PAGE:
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Power & politics in cocoa: Are chocolate’s colonial roots moulding sustainability?

By Oliver Nieburg contact

- Last updated on GMT

Related tags: Cocoa, Chocolate, Sustainability, Ghana, Africa

The European and US chocolate industry holds power in cocoa and is able to set the agenda for sustainability on its terms, says Dr. Kristy Leissle.

Speaking in this podcast to former ConfectioneryNews editor Oliver Nieburg, now a sustainability analyst for new insights business Lumina Intelligence, Leissle, a lecturer at the University of Washington Bothell, discusses the themes of her new book ‘Cocoa’.

The book explores the history and current state of the sector, including who yields power in the market.

Leissle said colonization of Côte d’Ivoire by France and Ghana by Britain in the 19th​ century helped shape the power balance in cocoa.

Colonization saw cocoa thrive in West Africa, mainly for the benefit of the emerging chocolate industry in Europe, she said.

‘You eat chocolate, we don’t eat chocolate’

The academic, who lives in Accra, said cocoa farmers hint the legacy of wealth shifting from developing cocoa nations to developed chocolate consuming nations is to some extent still playing out today.

“[Farmers] are growing cocoa for a living, they don’t make that much from it, they struggle, they live on the margins…they see a disparity and they’ve described it to me as a racial disparity: ‘White people overseers who came here and colonized us, you eat chocolate and we don’t eat chocolate.’”

Leissle said for the market to be truly sustainable farmers’ priorities must be part of any definition.

Industry has set the terms of sustainability: Leissle

However, those wielding power in the market set the agenda, said the academic.

“One of the exertions of power in the cocoa industry recently has been the largest companies – by that I mean the five biggest manufacturers of chocolate and the three largest processors – which have driven the conversation and have set the terms of what sustainability means,” ​she said.

According to Leissle, this has led to a skewed definition of sustainability.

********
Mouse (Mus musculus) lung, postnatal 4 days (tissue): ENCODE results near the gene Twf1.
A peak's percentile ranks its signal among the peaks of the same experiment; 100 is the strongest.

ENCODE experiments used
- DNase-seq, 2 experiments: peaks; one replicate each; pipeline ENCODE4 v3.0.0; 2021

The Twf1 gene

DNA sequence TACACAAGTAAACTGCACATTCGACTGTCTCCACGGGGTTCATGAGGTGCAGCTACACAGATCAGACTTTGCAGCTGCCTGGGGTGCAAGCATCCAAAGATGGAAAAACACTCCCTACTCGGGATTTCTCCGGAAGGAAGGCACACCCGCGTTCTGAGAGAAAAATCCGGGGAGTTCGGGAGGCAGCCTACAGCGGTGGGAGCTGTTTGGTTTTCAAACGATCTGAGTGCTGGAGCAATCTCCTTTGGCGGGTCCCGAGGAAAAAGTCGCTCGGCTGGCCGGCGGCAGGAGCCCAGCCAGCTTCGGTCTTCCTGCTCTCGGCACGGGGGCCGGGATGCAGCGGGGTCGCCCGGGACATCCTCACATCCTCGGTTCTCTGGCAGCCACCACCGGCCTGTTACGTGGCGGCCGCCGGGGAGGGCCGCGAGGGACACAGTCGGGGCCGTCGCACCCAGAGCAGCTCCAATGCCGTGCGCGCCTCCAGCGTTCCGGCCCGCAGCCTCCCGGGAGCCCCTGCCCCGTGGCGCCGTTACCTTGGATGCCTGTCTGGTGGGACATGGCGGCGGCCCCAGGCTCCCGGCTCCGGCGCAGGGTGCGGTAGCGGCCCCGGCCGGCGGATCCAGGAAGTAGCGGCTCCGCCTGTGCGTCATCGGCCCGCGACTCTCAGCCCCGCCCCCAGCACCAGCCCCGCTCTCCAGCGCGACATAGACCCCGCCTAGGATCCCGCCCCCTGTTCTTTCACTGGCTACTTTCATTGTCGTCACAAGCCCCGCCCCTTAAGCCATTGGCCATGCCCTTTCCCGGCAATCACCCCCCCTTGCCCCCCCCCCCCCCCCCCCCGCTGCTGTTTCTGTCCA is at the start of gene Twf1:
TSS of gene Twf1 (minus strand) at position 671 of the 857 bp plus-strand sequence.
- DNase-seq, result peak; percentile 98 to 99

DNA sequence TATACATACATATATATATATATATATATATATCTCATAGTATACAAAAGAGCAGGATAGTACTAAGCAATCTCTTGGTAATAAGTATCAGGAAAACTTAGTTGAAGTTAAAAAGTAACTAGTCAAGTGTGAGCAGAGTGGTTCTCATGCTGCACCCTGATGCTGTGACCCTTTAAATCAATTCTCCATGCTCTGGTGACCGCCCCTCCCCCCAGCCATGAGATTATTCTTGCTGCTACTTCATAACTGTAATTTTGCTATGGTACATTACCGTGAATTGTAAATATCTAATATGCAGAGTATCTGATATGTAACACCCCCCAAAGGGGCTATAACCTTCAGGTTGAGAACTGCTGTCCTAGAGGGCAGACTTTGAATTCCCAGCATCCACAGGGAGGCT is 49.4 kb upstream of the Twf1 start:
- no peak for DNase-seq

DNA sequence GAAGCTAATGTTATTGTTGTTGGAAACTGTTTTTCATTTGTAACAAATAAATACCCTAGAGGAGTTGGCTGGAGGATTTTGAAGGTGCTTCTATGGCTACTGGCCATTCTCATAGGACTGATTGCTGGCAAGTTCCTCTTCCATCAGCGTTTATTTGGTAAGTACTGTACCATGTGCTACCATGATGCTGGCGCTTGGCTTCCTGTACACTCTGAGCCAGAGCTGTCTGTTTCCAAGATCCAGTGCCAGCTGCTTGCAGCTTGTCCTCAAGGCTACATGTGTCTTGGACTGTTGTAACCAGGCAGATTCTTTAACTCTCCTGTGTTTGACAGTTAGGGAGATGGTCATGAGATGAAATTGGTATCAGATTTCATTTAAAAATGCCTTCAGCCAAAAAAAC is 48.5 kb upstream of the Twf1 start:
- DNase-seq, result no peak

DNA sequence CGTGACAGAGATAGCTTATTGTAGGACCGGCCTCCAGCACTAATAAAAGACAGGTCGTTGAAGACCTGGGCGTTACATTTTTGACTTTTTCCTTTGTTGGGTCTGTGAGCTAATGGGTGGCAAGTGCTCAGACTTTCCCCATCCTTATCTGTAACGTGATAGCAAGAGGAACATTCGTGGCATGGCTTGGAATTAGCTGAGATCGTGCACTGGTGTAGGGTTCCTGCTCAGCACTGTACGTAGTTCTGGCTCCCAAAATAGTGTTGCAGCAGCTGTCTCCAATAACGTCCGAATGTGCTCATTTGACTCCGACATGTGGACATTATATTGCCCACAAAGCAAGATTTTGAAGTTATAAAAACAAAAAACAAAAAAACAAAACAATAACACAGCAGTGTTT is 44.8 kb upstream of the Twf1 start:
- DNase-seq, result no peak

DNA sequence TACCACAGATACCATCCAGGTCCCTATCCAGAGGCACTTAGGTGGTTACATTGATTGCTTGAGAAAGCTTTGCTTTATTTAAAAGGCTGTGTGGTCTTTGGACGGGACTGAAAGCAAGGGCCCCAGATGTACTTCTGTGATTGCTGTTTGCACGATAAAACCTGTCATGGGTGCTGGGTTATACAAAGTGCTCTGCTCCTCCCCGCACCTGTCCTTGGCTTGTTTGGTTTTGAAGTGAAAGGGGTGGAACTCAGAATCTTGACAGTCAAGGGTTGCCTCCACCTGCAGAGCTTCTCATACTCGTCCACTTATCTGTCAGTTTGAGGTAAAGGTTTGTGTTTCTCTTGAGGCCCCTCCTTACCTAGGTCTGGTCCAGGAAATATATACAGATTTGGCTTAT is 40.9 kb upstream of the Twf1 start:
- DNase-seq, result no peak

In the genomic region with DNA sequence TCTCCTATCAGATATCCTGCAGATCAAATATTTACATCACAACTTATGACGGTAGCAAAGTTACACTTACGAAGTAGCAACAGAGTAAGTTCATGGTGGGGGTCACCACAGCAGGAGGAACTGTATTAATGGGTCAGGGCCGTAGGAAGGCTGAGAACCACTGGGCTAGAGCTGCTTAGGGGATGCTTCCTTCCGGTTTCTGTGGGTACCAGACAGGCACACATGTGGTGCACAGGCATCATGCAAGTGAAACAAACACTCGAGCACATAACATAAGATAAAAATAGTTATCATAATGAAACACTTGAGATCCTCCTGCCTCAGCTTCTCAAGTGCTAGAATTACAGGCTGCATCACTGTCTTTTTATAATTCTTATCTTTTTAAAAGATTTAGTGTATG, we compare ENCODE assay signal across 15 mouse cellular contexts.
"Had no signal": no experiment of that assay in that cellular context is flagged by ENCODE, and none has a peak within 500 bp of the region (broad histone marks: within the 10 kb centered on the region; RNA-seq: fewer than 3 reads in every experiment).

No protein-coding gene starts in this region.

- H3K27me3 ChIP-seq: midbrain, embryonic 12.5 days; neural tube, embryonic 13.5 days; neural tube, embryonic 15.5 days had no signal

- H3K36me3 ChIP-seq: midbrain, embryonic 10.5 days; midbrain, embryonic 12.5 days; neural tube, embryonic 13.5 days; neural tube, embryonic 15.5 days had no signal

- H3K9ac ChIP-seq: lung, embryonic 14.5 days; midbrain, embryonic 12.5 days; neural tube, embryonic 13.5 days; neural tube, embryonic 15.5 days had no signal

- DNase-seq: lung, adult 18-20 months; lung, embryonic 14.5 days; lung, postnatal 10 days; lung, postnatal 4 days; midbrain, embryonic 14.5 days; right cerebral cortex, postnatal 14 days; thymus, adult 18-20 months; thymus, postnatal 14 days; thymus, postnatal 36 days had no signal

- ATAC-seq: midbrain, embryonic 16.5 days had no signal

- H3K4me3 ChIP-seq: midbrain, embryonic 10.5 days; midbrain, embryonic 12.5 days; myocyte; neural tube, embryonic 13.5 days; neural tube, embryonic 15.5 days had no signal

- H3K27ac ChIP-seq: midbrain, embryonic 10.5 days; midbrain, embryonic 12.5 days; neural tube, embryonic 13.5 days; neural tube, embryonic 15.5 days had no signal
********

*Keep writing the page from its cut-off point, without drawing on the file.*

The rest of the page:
“Frankly, it’s hard to see how their priority could be anything but keeping supply high and price low.”

And farmers are often side-lined in defining sustainability, said Leissle.

“The people who are on stages [at industry conferences] speaking on behalf of the largest players have got some pretty tough work in empathizing with farmers and also recognizing maybe they don’t know it all,” ​she said.

Decision makers must meet real smallholder farmers

To up farmer participation in sustainability, Leissle said decision makers in cocoa purchasing and quality at large companies, not only sustainability teams, must regularly meet and speak to farmers to ensure their voices are heard.

“By that I don’t mean the farmers who are large land owners…who have built up wealth and political power themselves in the industry because those are the farmers that are present – if any farmers are present in industry conversations,” ​said the author.

Leissle said decision makers should rather engage in conversations with smallholder farmers on the fringes as well as the most vulnerable people in cocoa households, such as women, migrants and children.

These conversations will help decision makers see the realities of life for a cocoa farmer, helping to inform the direction of sustainability, she said.

What is Lumina Intelligence?

Lumina Intelligence​– a new insights company from ConfectioneryNews’ publisher William Reed – will launch a sustainability service for brands, suppliers, investors, consultants organizations and NGOs in late 2018

Our sustainability analysis includes impact assessments of company programs in cocoa and coffee and tea against the UN Sustainable Development Goals, as well as the latest science, technology, industry commitments and ethical labelling & marketing for more than 300 brands in 20 countries. 

See HERE​ for further details or contact Oliver Nieburg

lumina sustainability

[Jingle credit: Lee Rosevere]

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1 comment

How do we get out of this ?

Posted by Alain d'Aboville,

I couldn't agree more.
In constant terms the commodity price of cacao beans is now below 40% of what it was in 80's, while the price of the "average" chocolate bar went up by 18%. Back then the large companies dictating the price did buy beans at what would be today about US$ 6 per Kg and they were profitable, albeit a bit less.
They've used well meaning NGO's and Government Agencies to "help" cacao farmers via one-off local projects that cost little to them.
Improving quality is one way for farmers to increase prices, but this will not work for the industry as a whole.
As has been demonstrated in many markets, including chocolate, pressure from Chocolate lovers/buyers is not enough to move things to answer the farmers 'legitimate demands.
So what should we do?

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